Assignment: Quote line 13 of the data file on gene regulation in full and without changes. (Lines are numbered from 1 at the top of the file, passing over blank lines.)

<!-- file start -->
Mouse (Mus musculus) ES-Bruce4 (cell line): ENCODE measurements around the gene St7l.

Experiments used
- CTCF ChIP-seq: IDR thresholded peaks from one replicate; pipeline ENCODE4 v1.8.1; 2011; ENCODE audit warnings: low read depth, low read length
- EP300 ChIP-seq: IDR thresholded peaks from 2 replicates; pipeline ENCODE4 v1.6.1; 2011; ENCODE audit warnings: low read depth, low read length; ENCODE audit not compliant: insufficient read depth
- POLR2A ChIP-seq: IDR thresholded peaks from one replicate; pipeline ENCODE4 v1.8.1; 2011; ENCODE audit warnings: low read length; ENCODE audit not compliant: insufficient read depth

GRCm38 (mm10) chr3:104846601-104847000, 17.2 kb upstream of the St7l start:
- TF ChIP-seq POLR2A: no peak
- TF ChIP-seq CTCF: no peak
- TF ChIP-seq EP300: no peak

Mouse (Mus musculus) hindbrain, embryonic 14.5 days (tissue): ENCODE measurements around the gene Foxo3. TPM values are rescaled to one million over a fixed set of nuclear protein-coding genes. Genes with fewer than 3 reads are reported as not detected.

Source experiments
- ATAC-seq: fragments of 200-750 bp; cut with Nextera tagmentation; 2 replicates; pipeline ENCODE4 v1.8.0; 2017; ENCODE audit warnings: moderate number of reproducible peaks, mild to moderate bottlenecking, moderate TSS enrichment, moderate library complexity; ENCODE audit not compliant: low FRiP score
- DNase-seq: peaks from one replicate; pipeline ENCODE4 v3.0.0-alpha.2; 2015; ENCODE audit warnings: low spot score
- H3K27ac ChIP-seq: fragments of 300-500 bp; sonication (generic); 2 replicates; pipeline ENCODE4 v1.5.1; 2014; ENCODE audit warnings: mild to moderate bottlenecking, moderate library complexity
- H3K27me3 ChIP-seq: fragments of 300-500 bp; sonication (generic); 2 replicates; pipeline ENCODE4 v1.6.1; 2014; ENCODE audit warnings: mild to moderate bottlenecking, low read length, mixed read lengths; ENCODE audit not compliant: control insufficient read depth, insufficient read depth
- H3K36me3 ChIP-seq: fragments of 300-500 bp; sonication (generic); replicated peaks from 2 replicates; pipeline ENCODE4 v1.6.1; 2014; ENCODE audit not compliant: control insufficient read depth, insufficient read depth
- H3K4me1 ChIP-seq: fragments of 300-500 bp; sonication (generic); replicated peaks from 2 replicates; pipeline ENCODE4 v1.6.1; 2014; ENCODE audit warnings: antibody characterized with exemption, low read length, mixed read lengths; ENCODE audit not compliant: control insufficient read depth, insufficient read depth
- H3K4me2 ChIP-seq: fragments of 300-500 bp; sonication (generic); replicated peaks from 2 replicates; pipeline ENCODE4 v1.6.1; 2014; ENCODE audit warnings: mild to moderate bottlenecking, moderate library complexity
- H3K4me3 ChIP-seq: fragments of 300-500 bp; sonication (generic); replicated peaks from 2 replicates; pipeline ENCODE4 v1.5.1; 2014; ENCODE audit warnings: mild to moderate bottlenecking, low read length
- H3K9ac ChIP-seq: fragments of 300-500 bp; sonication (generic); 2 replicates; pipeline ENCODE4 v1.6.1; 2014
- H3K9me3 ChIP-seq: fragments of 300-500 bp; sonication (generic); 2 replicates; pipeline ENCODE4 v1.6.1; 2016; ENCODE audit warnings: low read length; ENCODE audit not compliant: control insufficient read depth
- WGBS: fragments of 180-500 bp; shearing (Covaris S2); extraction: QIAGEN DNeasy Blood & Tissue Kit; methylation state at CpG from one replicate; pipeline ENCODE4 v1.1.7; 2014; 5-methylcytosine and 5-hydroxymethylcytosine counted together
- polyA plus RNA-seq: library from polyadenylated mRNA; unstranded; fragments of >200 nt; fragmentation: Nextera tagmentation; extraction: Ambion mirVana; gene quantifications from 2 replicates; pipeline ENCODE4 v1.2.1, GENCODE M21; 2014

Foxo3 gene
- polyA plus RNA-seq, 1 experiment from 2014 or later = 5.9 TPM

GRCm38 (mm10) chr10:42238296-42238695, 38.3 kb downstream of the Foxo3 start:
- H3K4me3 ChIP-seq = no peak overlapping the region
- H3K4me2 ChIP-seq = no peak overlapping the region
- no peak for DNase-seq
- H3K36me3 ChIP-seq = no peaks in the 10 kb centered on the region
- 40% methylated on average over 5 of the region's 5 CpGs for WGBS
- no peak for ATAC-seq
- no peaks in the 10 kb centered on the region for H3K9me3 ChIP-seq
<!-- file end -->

- DNase-seq: peaks from one replicate; pipeline ENCODE4 v3.0.0-alpha.2; 2015; ENCODE audit warnings: low spot score